So consider a world where:
- AI-driven lateral movement outpaces internal cyber defences;
- Quantum decrypts allow for previously “secure” highly sensitive data sets to be compromised;
- Instead of data breaches, we could have data integrity attacks – where small errors are induced in compromised sets with outsize implications – such as financial records, and
- Our interconnected cities are held hostage through interference in everything from traffic lights to surgery schedules.
It is however also important to also remember that all of these technologies present new opportunities for collaboration. Our Government is working hard to balance the risks against the many opportunities presented by an increasingly online world.
I raise these issues not to scare people, but to help people understand why it is so important to prioritise not just the current challenge, but also the future challenge.
We are trying to answer the question in the strategy, of how Australia can be the most cyber secure country in the world by 2030. Well, this is the context.
To this end, there are four big themes of the cyber strategy as it is shaping up.
- We’ve got to be a hard target
- We’ve got to fight back against the threat;
- We’ve got to bounce back quickly when we get hit, and
- To do all this, we need a really strong, powerful cyber-security eco-system for Australia.
Last year Australia put hackers on notice – we are hacking back.
Our objective is to put the same type of fear into hackers and ransomware groups as they try to exert on their victims.
The Hack the Hackers joint standing operation leverages our most advanced capabilities and smartest and toughest cyber operators to strike back.
And this important work in making hackers think twice about targeting Australian interests is being conducted with some of our closest allies and partners to impose costs, shatter technical capabilities and undermine the cohesion of these threats by targeting all aspects of their business model such as Ransomware-as-a-Service earlier.
The Australian Signals Directorate’s ACSC has also seen non-state actors such as cyber gangs working alongside states, amplifying the potential for damaging cyberattacks.
Our concern is that these non state actors are ungoverned and their impacts unpredictable, which may then have flow on effects for Australia and the supply chains we rely on.
Until now there have been few cases where these actors have injected their influence into international affairs in such a prominent and direct way.
Non-state actors’ intervention in the Russia-Ukraine conflict has significantly expanded combat into the digital space.
Hacking back can also play a role in mitigating the consequences of an attack, in some cases by taking down stolen data from the dark web so it cannot be weaponised against citizens, businesses or the nation.
It is also provides confidence and assurance that Australia is not going to be a soft touch when it comes to cyber threats and is an important demonstration of the national resolve the Government is bringing to the cyber security mission.
How Australia – government, business and citizens – make themselves secure from cyber attacks is of course the central challenge of the Cyber Security Strategy.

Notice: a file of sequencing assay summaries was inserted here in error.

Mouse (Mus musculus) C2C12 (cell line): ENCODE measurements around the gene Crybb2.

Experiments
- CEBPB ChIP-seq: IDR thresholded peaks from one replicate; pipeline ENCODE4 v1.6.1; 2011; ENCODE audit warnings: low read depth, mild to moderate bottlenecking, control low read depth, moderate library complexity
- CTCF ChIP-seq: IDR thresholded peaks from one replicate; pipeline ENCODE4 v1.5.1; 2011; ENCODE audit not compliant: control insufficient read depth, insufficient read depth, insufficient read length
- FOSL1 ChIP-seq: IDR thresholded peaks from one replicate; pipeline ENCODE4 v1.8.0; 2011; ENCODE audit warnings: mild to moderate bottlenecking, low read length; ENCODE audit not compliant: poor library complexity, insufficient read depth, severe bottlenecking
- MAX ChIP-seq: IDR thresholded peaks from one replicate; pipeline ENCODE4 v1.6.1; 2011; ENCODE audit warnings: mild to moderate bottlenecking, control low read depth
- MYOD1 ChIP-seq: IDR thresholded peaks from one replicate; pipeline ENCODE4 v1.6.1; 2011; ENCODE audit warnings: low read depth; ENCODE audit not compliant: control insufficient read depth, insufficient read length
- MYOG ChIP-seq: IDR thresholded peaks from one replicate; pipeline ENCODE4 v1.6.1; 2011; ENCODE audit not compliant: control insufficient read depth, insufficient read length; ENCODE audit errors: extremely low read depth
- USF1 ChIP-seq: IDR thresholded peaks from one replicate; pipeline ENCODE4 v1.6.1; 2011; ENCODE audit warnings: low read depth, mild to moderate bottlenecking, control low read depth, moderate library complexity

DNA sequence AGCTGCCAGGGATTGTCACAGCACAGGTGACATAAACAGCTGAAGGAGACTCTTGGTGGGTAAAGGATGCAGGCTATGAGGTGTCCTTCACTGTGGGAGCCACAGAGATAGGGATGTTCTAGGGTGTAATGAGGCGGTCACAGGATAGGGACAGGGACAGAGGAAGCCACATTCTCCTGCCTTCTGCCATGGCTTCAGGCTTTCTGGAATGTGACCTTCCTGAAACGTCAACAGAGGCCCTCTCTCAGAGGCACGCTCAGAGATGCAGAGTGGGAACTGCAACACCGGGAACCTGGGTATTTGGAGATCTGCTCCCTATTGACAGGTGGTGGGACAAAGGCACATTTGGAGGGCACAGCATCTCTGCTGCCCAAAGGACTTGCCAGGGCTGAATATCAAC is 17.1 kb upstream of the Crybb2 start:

Today I wanted to give an insight into some – not all – of the questions we are exploring through the discussion paper and I encourage you to make a submission to contribute to the development of the strategy.
First, we’ve heard loud and clear of the need for Government to lead by example on the cyber security of our own systems and services – something that the former government failed to do.
Despite multiple ANAO reports on cyber security underperformance, the former government relied on voluntary measures and failed to make the sort of meaningful progress that would have set us up to keep pace with the evolving threat landscape I have described.
The 2022 Commonwealth Cyber Posture report found that most government entities did not meet the minimum requirements for cyber security, there was incredibly low uptake of the comprehensive cyber defence services ASD offers, and less than half of the entities were regularly exercising their incident response plans.
I also want to explore how Government can be the purchaser of our own innovation, to create that sovereign cyber security ecosystem that will be so fundamental to our national security in 2030.
Second, we know that it’s got to be a mix of incentives and regulation – especially ensuring that where there is a case for regulation, it is sensible, streamlined and can be complied with in the midst of a cyber-attack on a business.
Third, given the type of threats I’ve identified above are proliferating, fuelled by technical advancement and impacting the nation as a whole, what does threat sharing and blocking look like in 2030?
What success may look like is where, although every single one of us can and should be part of the solution to harden our digital lives to cyber threats, the core responsibility for managing cyber risks rests with those who have the scale and reach to achieve it. This is especially true in the corporate and big tech sectors who know their networks, their data and critically, their vulnerabilities, and must take responsibility for securing them to protect our population.
For corporates and especially technology and service providers, this might look like:
- The right investment to uplift and build-in security to their systems and services
- Strong relationships with regulators including rigorous application of co-designed Risk Management Programs